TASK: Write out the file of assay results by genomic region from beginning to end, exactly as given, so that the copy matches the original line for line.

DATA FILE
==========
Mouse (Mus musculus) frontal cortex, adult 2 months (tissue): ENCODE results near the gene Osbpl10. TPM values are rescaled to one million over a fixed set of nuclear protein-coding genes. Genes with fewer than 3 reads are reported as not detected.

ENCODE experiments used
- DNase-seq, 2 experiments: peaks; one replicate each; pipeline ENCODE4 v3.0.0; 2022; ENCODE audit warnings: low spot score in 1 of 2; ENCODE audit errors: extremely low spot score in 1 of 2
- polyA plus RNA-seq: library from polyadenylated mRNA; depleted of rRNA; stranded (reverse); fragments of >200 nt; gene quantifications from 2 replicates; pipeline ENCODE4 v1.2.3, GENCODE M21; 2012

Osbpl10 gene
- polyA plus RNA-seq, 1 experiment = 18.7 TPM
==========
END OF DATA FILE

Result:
Mouse (Mus musculus) frontal cortex, adult 2 months (tissue): ENCODE results near the gene Osbpl10. TPM values are rescaled to one million over a fixed set of nuclear protein-coding genes. Genes with fewer than 3 reads are reported as not detected.

ENCODE experiments used
- DNase-seq, 2 experiments: peaks; one replicate each; pipeline ENCODE4 v3.0.0; 2022; ENCODE audit warnings: low spot score in 1 of 2; ENCODE audit errors: extremely low spot score in 1 of 2
- polyA plus RNA-seq: library from polyadenylated mRNA; depleted of rRNA; stranded (reverse); fragments of >200 nt; gene quantifications from 2 replicates; pipeline ENCODE4 v1.2.3, GENCODE M21; 2012

Osbpl10 gene
- polyA plus RNA-seq, 1 experiment = 18.7 TPM